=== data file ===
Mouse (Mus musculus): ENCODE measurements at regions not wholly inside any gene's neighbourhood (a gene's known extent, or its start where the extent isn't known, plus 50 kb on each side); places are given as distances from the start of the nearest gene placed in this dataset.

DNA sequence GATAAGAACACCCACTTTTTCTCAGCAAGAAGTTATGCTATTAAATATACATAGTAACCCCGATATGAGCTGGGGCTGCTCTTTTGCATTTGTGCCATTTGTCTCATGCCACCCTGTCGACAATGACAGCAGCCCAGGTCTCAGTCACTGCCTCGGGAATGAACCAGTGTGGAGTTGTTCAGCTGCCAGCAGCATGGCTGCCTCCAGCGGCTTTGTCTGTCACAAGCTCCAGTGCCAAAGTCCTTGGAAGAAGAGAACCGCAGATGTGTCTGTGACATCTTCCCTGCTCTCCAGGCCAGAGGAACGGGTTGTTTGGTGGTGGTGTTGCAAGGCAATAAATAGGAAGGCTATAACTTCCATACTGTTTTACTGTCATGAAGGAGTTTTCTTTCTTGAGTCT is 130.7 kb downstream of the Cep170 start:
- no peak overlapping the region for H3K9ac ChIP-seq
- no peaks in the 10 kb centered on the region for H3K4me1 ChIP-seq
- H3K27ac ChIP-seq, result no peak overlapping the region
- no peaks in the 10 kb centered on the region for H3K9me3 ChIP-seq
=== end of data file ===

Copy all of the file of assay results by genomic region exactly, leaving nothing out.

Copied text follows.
Mouse (Mus musculus): ENCODE measurements at regions not wholly inside any gene's neighbourhood (a gene's known extent, or its start where the extent isn't known, plus 50 kb on each side); places are given as distances from the start of the nearest gene placed in this dataset.

DNA sequence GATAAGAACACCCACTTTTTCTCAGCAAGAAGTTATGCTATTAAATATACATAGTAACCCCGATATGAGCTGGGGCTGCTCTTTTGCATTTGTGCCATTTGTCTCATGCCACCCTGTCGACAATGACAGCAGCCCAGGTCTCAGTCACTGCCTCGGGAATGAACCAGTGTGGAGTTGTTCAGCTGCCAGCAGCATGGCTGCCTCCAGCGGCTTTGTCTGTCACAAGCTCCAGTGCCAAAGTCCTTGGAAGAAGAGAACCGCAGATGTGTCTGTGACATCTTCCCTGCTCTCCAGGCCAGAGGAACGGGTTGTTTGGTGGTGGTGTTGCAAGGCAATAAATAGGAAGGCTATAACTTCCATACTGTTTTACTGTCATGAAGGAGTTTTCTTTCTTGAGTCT is 130.7 kb downstream of the Cep170 start:
- no peak overlapping the region for H3K9ac ChIP-seq
- no peaks in the 10 kb centered on the region for H3K4me1 ChIP-seq
- H3K27ac ChIP-seq, result no peak overlapping the region
- no peaks in the 10 kb centered on the region for H3K9me3 ChIP-seq